Path to Precision

Talking about control technologies: an introduction to precision steering

09 Dec 2021

Driving a tractor, harvester or sprayer up and down a field might appear to be a simple job, but when you factor in the size of the fields, varying terrain and other factors such as operator skill level and fatigue, getting picture-perfect straight rows isn’t so easy.

And it’s not just vanity that motivates professional farmers to aim for straight rows, repeated year on year. Accuracy saves time and money (by reducing wasted inputs such as seed, fertilizer, herbicide or fuel), and can improve the quality of your crop (by reducing soil compaction as well as ‘skipped’ areas that miss out on the right seed, herbicide or fertilizer application). 

Farmers around the world have been increasingly implementing precision farming techniques since Case IH first introduced its Advanced Farming Systems (AFS®) in 1995, realising it gave them a level of control in an otherwise unpredictable & uncertain livelihood.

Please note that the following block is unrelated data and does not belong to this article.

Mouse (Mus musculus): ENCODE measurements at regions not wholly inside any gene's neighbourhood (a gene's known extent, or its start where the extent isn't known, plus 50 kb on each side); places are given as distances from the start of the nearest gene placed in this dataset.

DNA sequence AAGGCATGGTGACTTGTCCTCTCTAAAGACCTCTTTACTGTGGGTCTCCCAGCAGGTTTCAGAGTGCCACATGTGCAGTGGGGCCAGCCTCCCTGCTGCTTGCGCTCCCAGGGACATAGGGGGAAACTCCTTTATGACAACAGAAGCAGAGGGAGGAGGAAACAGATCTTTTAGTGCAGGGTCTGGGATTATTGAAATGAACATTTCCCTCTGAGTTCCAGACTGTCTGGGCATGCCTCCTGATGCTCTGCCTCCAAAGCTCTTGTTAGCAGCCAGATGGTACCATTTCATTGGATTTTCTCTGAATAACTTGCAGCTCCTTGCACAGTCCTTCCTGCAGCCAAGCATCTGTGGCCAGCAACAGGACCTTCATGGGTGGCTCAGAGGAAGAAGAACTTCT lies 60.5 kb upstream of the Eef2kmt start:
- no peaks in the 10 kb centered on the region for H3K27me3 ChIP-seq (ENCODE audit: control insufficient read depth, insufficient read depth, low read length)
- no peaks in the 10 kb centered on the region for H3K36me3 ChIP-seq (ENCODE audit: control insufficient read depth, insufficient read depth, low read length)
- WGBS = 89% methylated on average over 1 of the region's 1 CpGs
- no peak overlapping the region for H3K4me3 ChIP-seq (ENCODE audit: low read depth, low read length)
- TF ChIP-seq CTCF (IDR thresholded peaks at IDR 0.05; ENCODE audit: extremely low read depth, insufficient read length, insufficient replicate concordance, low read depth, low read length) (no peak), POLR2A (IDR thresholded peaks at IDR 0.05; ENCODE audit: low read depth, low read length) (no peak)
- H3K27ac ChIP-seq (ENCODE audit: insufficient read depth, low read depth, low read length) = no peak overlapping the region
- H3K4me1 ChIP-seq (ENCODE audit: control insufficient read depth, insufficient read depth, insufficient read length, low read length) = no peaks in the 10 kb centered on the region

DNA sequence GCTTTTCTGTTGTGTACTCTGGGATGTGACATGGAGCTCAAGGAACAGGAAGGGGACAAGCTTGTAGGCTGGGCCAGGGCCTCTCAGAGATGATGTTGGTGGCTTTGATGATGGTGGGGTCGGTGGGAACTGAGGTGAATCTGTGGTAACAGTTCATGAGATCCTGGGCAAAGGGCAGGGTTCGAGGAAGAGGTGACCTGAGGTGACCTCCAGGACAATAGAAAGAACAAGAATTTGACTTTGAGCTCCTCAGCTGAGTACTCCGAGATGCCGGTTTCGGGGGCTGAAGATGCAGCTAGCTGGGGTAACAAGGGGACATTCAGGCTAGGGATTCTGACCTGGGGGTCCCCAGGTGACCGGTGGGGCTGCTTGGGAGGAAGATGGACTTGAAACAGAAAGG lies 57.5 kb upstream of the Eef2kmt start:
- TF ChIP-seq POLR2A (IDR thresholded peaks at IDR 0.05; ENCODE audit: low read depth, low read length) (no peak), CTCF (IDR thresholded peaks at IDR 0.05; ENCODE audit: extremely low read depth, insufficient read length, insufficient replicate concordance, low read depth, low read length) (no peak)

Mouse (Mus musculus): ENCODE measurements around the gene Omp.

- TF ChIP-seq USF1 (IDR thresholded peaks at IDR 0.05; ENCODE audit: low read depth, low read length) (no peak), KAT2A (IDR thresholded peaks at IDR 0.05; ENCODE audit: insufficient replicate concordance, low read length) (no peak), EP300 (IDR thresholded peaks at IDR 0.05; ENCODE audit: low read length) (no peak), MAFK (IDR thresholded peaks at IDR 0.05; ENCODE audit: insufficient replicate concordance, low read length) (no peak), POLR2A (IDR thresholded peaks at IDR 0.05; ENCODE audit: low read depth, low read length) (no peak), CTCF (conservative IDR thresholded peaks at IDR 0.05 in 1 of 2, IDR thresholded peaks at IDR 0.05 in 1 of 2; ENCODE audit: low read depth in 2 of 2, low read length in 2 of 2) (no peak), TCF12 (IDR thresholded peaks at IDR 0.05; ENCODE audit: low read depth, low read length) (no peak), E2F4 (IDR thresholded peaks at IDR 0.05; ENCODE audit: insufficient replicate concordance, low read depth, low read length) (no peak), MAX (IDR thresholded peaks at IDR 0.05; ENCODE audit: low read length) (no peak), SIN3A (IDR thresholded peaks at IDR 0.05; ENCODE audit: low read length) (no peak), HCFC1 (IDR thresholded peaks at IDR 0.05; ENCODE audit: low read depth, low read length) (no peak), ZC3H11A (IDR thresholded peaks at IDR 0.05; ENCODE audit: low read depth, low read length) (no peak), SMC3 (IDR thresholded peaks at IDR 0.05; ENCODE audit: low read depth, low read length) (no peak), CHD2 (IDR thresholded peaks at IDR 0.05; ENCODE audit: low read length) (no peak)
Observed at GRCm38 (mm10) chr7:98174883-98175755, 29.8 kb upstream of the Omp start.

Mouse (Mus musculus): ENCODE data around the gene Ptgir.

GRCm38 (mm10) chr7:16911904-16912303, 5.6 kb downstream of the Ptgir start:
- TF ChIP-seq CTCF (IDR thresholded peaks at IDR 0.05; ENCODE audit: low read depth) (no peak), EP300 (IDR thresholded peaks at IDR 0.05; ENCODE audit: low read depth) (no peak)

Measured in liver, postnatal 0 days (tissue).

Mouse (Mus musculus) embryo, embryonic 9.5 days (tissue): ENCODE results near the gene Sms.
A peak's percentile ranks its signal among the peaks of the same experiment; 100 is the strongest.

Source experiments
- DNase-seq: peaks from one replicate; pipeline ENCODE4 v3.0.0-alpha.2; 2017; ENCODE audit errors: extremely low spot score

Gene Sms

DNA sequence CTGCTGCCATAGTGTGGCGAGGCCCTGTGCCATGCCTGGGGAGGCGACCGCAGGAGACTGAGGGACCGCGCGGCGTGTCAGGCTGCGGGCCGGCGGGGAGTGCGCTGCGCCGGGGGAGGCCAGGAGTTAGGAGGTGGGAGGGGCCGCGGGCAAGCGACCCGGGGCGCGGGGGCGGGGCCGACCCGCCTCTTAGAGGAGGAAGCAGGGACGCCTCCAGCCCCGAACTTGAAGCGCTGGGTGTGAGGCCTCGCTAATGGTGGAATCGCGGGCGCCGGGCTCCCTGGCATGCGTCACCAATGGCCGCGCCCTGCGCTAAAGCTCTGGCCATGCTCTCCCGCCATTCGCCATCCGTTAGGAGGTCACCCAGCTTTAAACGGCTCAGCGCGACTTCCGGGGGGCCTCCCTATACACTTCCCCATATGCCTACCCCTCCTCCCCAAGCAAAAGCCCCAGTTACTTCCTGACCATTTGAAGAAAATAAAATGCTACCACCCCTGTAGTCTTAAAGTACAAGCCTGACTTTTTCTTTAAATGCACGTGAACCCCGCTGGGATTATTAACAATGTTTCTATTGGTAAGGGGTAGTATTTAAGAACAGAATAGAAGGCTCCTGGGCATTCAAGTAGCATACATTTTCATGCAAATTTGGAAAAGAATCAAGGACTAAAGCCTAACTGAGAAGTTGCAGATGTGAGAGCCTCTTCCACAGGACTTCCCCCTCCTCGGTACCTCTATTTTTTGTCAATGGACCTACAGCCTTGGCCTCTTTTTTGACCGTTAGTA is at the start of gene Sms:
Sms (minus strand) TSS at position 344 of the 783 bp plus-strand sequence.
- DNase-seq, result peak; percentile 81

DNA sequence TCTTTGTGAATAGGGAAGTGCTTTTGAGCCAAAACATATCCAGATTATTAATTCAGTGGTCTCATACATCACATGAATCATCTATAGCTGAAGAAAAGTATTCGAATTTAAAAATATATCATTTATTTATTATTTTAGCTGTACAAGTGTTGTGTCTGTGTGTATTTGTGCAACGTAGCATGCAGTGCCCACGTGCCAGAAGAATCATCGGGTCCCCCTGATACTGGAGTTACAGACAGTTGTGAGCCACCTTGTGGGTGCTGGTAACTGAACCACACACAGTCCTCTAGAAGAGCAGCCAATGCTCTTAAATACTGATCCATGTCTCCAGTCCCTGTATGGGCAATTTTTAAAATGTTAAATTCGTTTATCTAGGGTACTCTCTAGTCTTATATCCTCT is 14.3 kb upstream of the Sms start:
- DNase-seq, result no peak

One of the simplest ways to improve productivity and reduce input costs is to implement some kind of precision steering technology. In other words, embracing technology to take care of steering your machinery while it’s working in the field.

First, let’s look at 3 main benefits of this technology:

1. Reduce “skips”

“Skipped” areas in a field mean the parts of the field where soil preparation, planting, crop protection or fertiliser application, or even harvesting have been missed. This can happen when a tractor or harvester driver steers even slightly crookedly – even a marginally different angle compared with the adjacent row can have a huge impact over a large field. It can be even worse at row ends, as it’s hard for even the most skilled operator to get the perfect turning circle, especially with wide machinery or implements. Add in rolling hills or bumpy terrain, and it’s almost impossible for operators to steer accurately. For each area that is missed, it’s an area where the crop may not grow to its full potential. 

2. Reduce “overlaps”